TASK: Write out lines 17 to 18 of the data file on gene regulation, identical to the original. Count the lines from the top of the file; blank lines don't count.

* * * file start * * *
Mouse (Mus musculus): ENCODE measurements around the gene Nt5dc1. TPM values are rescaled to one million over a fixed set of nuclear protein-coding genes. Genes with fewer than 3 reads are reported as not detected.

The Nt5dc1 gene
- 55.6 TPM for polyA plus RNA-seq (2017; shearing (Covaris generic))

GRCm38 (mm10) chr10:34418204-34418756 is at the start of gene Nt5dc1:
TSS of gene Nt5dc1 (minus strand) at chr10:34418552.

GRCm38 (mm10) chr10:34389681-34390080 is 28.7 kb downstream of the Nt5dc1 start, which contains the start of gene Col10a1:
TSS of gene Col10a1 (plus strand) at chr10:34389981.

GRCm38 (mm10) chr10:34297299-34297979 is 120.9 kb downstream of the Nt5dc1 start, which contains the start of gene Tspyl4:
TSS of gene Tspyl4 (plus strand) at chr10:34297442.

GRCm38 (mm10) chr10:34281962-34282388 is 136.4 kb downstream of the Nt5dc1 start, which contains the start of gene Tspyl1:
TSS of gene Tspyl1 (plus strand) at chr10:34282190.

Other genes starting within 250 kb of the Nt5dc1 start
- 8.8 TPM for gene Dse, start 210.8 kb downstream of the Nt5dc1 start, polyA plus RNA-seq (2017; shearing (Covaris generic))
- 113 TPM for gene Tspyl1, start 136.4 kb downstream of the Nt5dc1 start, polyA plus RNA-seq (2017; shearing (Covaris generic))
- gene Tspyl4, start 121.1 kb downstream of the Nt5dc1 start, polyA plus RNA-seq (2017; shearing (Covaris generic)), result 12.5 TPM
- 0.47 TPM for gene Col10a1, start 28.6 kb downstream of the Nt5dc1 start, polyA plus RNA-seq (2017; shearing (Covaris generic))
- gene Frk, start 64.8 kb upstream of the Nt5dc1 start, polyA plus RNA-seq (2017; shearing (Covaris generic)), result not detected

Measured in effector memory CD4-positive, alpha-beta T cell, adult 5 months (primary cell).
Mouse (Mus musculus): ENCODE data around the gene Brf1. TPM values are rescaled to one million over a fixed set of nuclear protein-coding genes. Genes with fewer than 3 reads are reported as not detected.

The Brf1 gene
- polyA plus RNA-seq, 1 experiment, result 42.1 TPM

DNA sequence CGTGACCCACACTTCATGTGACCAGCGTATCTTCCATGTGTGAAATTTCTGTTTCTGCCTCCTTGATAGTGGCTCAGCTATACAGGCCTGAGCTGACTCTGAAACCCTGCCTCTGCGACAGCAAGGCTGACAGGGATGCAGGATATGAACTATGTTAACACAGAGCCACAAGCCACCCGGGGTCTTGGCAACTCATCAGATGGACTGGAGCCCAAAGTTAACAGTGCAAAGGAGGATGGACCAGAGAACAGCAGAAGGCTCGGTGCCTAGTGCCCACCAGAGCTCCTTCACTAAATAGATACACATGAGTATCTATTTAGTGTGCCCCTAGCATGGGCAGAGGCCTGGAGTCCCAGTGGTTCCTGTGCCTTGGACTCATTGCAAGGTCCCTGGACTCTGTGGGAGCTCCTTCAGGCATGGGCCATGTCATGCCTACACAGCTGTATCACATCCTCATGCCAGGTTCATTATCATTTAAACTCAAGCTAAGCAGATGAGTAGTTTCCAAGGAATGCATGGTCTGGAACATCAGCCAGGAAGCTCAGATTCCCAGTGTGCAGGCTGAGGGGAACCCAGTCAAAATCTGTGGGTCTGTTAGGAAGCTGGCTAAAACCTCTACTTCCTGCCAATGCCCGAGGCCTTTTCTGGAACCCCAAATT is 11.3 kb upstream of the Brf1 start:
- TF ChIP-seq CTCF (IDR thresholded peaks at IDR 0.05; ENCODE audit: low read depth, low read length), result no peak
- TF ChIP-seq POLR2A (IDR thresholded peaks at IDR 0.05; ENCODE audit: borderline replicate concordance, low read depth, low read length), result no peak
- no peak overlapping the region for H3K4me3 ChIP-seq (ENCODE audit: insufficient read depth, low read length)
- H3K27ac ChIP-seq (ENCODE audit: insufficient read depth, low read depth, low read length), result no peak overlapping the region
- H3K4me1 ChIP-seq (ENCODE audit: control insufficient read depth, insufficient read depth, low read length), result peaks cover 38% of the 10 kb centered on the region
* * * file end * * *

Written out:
- gene Frk, start 64.8 kb upstream of the Nt5dc1 start, polyA plus RNA-seq (2017; shearing (Covaris generic)), result not detected

Measured in effector memory CD4-positive, alpha-beta T cell, adult 5 months (primary cell).